By: Savannah Fox
Next week marks the 56th anniversary of the U.S. Foreign Assistance Act, signed by President John F. Kennedy on November 3, 1961, establishing the popular U.S. Agency for International Development (USAID). However, for the first time in decades, American foreign assistance budget is facing major threats of being significantly slashed under President Donald Trump with his ideologies of nativism and isolationism.
Proposing cuts amidst the worst slate of humanitarian crises in recent decades is breathtakingly cruel, leaving the most vulnerable including the millions battling against violent extremism, famine, war, and deadly health challenges with no support.
Making up roughly 0.7 percent of the budget, U.S. poverty-focused foreign assistance funding goes towards critical institutions focused on humanitarian aid and impacts billions of lives around the world. In March, President Trump proposed a 32 percent cut, which would translate into deep cuts for all programs funded by the foreign assistance budget including people facing extreme poverty, survivors of natural disasters, and the millions facing famine in the largest humanitarian crisis since World War II. Such a proposal would also end up disproportionately affecting women and girls, with women making up to 70% of the 1.3 billion people living in poverty.
The cut would take away all food aid funding for over 37.5 million people at a time when over 30 million face famine and humanitarian crises in Somalia, Northeast Nigeria, South Sudan, and Yemen. Women and girls would face the harshest consequences from these cuts because women are generally the first to sacrifice their food consumption and de-prioritize their basic needs when a crisis hits. The number of children at higher risk of malnutrition due to an inability to access nutrition services would skyrocket to three million more, largely affecting young girls who are usually fed last in the family status structure. Beyond the risk of starvation and malnutrition, women and girls have an escalated risk of maternal health risks because of poor nutrition.
Globally, 61% of maternal deaths occur in fragile states where many are affected by natural disasters or violent conflicts such as those currently driving the famine areas. The reckless cuts would include zeroing out family planning funding which would have disastrous effects, particularly on those in fragile states. Without family planning, women have no choice on whether or not to delay pregnancy due to famine or violence, putting women and girls at high risk of pregnancy complications, malnutrition, or maternal mortality. Experts estimate Trump's proposed cuts would lead to 3.3 million more abortions, 15,000 more maternal deaths, and eight million more unintended pregnancies. After decades of data proving that an increase in foreign assistance funds towards global health has a direct impact on lowering diseases and maternal mortality, a cut this large would set back the health community decades and immediately cost the lives of hundreds of thousands of women and children around the world.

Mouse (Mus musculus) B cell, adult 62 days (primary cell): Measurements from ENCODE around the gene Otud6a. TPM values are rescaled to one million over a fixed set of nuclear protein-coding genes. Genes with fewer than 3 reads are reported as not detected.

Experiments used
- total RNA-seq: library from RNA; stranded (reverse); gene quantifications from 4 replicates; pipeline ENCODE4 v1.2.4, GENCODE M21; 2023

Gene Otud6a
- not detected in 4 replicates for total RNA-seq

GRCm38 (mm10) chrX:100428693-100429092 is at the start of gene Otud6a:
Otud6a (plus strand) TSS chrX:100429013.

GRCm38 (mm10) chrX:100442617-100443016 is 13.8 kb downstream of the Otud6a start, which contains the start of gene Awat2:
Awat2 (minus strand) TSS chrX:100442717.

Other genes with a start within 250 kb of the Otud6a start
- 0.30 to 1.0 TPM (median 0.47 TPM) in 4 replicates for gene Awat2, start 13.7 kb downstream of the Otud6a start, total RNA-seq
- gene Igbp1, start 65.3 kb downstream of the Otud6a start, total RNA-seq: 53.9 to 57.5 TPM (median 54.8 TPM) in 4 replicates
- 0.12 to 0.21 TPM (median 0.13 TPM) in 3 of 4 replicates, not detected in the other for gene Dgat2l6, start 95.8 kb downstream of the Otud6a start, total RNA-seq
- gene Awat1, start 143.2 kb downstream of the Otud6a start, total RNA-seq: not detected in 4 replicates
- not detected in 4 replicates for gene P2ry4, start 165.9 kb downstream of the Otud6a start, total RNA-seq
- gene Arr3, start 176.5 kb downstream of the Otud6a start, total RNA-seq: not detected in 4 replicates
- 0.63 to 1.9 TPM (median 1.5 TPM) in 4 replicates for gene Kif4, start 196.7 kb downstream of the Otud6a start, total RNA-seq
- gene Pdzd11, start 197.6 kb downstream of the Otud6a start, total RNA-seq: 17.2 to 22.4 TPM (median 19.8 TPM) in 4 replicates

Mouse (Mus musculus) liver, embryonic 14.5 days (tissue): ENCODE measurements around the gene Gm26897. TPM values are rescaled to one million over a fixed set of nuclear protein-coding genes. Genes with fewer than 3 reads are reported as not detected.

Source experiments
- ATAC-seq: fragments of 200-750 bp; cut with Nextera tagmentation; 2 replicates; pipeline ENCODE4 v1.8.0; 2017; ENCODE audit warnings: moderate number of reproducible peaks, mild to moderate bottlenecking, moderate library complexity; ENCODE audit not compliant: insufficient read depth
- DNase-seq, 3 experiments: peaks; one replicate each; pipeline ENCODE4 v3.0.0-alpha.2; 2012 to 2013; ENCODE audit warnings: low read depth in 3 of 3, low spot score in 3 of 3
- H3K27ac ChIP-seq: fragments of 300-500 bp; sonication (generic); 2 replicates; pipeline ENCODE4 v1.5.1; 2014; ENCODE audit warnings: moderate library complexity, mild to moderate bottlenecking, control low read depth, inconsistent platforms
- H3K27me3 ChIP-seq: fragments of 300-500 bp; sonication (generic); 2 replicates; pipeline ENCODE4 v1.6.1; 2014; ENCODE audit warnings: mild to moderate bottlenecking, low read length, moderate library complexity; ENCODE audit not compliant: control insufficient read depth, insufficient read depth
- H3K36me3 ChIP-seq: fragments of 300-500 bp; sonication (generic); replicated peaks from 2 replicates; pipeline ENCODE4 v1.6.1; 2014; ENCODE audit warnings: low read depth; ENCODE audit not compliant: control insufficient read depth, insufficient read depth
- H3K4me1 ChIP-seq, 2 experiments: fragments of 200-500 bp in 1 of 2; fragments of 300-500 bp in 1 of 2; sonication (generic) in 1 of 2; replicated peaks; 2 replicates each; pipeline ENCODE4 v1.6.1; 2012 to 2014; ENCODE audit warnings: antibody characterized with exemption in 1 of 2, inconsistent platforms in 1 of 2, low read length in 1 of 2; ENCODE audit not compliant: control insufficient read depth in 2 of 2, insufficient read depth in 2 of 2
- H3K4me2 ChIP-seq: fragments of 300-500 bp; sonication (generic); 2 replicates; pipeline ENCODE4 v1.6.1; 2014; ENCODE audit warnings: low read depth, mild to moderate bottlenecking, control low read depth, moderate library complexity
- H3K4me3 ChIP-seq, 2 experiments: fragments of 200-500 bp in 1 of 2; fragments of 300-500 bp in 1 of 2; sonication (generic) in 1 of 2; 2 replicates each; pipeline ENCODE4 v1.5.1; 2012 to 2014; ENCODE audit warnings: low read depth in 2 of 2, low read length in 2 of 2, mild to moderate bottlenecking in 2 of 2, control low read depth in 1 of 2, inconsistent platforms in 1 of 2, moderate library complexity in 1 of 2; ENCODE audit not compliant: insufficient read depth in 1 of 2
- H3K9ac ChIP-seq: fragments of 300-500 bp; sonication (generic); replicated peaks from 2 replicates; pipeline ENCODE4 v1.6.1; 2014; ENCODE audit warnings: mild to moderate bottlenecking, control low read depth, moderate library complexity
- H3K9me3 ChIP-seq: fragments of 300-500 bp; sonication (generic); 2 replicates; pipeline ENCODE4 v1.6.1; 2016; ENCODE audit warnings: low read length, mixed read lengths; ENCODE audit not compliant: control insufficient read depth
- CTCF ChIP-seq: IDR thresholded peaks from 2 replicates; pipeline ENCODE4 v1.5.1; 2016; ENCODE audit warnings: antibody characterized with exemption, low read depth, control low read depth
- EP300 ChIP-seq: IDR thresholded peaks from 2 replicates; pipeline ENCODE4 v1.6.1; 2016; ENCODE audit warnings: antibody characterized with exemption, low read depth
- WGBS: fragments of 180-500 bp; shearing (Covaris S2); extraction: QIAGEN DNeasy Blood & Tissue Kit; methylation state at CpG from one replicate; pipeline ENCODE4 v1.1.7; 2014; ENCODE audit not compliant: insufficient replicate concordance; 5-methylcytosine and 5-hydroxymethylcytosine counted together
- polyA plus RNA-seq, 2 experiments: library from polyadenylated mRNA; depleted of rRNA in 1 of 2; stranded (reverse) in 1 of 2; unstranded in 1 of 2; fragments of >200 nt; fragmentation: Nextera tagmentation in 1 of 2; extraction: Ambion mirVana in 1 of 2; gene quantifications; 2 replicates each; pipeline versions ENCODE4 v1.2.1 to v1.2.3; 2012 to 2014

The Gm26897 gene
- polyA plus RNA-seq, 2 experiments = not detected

There would also be a 43% cut to international disaster assistance, which would impact both rapid response disaster relief, including earthquakes and hurricanes, as well as slow onset disasters like drought and conflict. Emergencies have different effects on women and girls than they do on men and boys. Due to social norms, women and girls rarely know how to swim or they are confined to the house, making it difficult to evacuate when natural disasters strike. Forms of violence against women and girls also increase dramatically during natural disasters and armed conflict, which means they must also deal with the after-effects of emergencies where they are victims of rape, trafficking, sex slavery, forced prostitution, and child marriages for decades after the violence occurred. Gutting almost half of the funding for international disaster assistance will cut many life-saving aid programs that focus on addressing the long term devastating effects of violence against women.
International advocates and government employees have made it very clear what a cut in foreign assistance funding would mean: women and girls around the world would die. To avoid the massive loss of life, the United States Congress has until December 8 to pass a budget for the new fiscal year that includes a sustained level of funding for foreign assistance. For decades, both Democratic and Republican administrations have invested in girls’ education, health, economic opportunity, human rights, and political participation. Many members of Congress have said clearly that the 32% proposal to the foreign assistance budget is “dead on arrival” but that does not mean that the international community should be relieved. The budget proposals from both the Senate and the House of Representatives still include huge budget cuts, upwards of 11% in the Senate and 17% in the House, from within the current 60.5 billion USD.
This is a time for America to reflect on its history of being a model in foreign assistance. Two-thirds of Americans support funding foreign assistance and understand the amount of the total U.S. budget for foreign assistance is small yet means the difference between life or death for millions of girls globally. Now is the time for members of Congress to act on what their constituents already support and pass a budget that includes a sustained level of foreign assistance funding that will continue promoting the health, education, and aspirations of citizens around the world.
Savannah Fox is the Human Rights Fellow at Young Professionals in Foreign Policy (YPFP). She is also a Regional Advocacy Coordinator at CARE International in the Advocacy and Policy Unit in Washington DC. Savannah earned her BA in International Relations and German from the University of South Carolina.